Sunday, September 13, 2009

Articles and Huck Finn

Racism, a prominent theme attributed to Mark Twain’s Adventures of Huckleberry Finn, may mean something different according to different individuals. Jane Smiley suggests that, to white Americans, racism is a feeling. But it is something more for black Americans (357). If racism is a feeling, we either have it or we do not. We are either for it or against it. To feel that racism is bad or inhumane or wrong or outrageous is not enough. Feeling something and remaining quiet does not illicit any change or action. Feeling does not change the world. It does however have the potential to motivate and enact change. In regard to Huck Finn, Smiley deems the young boy’s private feelings on racism and his affection, his love for Jim must become a public concern. Huck must express his feelings, his views publically in order to do right by Jim, and by himself. Smiley offers Stowe’s Uncle Tom’s Cabin in contrast to Twain’s masterpiece, claiming the former is a truly excellent work of literature because it shows the truth behind what really happened. It is more shocking and more accurately depicts typical goings on in the lives of slaves and the individuals involved with the slavery period in American history. But Huck’s story highlights the tension between individual and society.

Huck and Jim share their own private relationship, their own world devoid of societal influences when they are on their raft, on their river. But this private life is not sufficient according to Smiley. Huck needs to act publically. Smiley proposes that white Americans see racism as a private matter, something felt, and something interior. But she points out the importance of its place in reality, in the public life. “The struggle of the individual against society” (361) must be exactly that. There must be a struggle; remaining silent is useless. But it must be realized that, often times, society may present a threatening, volatile environment in which an individual may have no real options. For example, may individuals who disagreed with the horror surrounding World War II wanted to act publically, they wanted to take a stand. But the risk proved fatal in most circumstances. While many tried their best to help those in need or those who were being persecuted, the danger was great. If a man had a family that was reliant upon him for survival, he could not take such risks for example. Sometimes individuals have no other option but to remain silent or to act in small ways rather than on a grander scale.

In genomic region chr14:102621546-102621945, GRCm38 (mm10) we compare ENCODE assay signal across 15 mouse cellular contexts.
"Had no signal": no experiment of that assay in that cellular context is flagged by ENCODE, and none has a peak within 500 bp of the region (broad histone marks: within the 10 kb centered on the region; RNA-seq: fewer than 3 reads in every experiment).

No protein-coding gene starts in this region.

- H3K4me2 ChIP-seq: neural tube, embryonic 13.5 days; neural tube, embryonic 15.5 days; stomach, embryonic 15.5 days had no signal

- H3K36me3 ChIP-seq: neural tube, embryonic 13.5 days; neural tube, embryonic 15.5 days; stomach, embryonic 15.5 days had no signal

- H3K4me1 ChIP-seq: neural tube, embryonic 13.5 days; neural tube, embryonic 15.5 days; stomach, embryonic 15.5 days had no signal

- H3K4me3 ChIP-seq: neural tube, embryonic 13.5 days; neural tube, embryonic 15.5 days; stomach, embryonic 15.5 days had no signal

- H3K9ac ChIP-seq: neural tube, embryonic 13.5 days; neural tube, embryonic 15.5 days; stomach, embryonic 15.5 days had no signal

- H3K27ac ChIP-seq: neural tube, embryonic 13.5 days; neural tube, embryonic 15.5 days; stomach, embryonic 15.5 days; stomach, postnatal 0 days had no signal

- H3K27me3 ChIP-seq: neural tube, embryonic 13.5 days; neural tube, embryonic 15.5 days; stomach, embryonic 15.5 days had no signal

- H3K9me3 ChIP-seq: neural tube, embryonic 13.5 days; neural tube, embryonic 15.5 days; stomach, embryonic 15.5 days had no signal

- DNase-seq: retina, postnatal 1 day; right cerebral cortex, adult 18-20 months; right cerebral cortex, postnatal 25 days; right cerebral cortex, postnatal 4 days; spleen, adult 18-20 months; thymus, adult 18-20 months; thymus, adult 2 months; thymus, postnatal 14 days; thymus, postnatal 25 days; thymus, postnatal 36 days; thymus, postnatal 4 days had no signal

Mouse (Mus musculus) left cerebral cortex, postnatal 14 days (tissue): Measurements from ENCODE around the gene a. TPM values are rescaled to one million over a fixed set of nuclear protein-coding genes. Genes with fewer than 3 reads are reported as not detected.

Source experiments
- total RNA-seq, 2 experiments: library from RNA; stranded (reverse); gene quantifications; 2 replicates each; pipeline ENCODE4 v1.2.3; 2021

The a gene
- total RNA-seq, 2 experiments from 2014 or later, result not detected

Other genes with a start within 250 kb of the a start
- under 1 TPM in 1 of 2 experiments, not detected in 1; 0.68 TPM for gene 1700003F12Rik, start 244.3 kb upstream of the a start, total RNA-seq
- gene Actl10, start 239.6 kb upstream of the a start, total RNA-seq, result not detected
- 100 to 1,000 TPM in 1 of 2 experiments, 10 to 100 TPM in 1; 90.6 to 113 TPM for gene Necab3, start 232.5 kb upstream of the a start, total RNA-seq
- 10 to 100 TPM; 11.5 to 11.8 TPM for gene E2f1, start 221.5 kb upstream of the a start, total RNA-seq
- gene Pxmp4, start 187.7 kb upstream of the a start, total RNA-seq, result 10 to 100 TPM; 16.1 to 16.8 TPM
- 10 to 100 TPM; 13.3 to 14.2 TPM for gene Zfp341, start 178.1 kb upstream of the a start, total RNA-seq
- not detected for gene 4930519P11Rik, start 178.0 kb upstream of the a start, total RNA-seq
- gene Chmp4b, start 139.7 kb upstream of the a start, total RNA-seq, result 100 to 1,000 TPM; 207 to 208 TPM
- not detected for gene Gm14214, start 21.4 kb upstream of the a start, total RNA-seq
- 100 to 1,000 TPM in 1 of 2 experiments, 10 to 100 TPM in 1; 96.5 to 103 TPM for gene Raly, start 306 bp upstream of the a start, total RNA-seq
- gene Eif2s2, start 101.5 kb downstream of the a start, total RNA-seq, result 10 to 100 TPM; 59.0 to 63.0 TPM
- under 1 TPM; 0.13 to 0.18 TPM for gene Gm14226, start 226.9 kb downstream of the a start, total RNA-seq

But I tend to view Huck’s role in the novel as being more active than silent. It is at least a struggle if anything. We see this when he voices his opinion to the reader while witnessing Tom Sawyer’s methods on the Phelps plantation in regard to Jim. Toni Morrison argues that Huck does in fact risk a great deal for his feelings, for Jim. Although society forces Huck to remain silent, to conform, he evolves during his time with Jim. His “secret activism” (391) turns into something more. Huck is unable to articulate his feeling for Jim (389). This is a direct result of society and its rules as well as Huck’s own life experiences with his family life. When Huck is thinking in private, he risks the state of his immortal soul to do right by Jim. He actively decides to do what is right by tearing up the letter to Miss Watson. He is willing to go to hell, to be damned. He is brave. Huck actively rejects society. He risks his own life in order to be with Jim. The novel shows the struggle between Huck the individual thinker and Huck, a somewhat member of society. Huck prevails. He understands the risks and risks anyway. Huck has decided the content of what his character will be. He has taught himself and molded himself into the individual he chooses to be.

Father Kolvenbach suggests that the measure of Jesuit institutions comes from who their students become. The Jesuit identity seeks to educate and nourish the whole person. This comes through contact and experience (34). Huck Finn’s education is based upon his experiences and his contact. His contact with the natural world and with individuals has shaped who he has become. Huck chooses himself over society. This takes a great deal of strength. As history has shown and will show, it is not easy to go against society or the popular belief or sentiment of the time. Abolitionists of the slavery period in American history risked their social standing and even their life in some cases in order to do what they knew was right. Huck Finn’s feelings are silent at times, but he ultimately puts it all on the line. He sacrifices the state of his soul in order to do what is right (which would then not be sacrificing his soul at all). His moments of silence and of action only serve to express the true tension inherent between the individual and the society the individual finds him or herself in. We cannot help but be products of the society we are born into or which we grow in, but we can determine if we will allow society to decide who we will become once we are of an age to develop a social conscience of our own. Huck Finn, the individual, is a success. He gives freedom to his individual self despite the culture he is tied to.

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